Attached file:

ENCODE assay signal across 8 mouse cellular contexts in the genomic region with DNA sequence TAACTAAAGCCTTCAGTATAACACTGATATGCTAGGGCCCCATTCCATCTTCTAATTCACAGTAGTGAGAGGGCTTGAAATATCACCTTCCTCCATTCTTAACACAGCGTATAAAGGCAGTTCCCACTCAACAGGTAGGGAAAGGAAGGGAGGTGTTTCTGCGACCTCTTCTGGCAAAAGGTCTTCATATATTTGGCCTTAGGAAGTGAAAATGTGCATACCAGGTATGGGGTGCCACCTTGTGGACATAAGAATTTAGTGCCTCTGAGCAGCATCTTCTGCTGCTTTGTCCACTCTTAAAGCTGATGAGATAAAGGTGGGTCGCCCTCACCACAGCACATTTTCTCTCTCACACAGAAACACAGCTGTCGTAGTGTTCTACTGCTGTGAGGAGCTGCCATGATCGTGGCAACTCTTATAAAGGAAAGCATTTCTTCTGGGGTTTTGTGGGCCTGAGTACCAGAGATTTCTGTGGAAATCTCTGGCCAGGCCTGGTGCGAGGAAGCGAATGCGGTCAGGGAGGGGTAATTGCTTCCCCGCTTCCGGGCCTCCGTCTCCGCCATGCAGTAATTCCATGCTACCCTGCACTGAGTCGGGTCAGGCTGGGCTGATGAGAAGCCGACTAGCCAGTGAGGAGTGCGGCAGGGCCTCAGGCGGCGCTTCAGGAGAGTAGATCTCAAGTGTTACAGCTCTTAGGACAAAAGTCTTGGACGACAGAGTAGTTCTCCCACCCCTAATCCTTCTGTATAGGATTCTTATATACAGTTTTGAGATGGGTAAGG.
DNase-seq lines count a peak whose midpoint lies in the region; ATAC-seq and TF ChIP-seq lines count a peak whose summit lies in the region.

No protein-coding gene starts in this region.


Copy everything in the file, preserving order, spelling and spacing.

ENCODE assay signal across 8 mouse cellular contexts in the genomic region with DNA sequence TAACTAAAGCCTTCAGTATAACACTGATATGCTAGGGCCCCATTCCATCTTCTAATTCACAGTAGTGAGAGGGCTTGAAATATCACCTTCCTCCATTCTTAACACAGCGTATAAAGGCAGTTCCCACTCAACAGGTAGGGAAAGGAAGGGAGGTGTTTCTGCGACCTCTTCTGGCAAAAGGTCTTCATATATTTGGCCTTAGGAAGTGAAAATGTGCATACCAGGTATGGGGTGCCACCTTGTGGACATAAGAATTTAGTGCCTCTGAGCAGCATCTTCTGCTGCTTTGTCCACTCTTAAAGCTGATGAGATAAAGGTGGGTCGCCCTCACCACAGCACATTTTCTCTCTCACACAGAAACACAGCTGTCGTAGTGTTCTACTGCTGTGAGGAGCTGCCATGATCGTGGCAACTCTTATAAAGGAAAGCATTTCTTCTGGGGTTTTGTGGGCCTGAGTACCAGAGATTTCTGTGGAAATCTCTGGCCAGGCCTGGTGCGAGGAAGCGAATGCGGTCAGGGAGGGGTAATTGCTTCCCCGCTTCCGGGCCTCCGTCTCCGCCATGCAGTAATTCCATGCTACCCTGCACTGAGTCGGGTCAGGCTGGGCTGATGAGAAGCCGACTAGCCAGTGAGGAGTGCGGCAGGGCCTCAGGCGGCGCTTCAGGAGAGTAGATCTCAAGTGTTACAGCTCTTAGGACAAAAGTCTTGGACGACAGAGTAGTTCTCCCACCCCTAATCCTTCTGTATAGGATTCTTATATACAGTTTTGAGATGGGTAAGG.
DNase-seq lines count a peak whose midpoint lies in the region; ATAC-seq and TF ChIP-seq lines count a peak whose summit lies in the region.

No protein-coding gene starts in this region.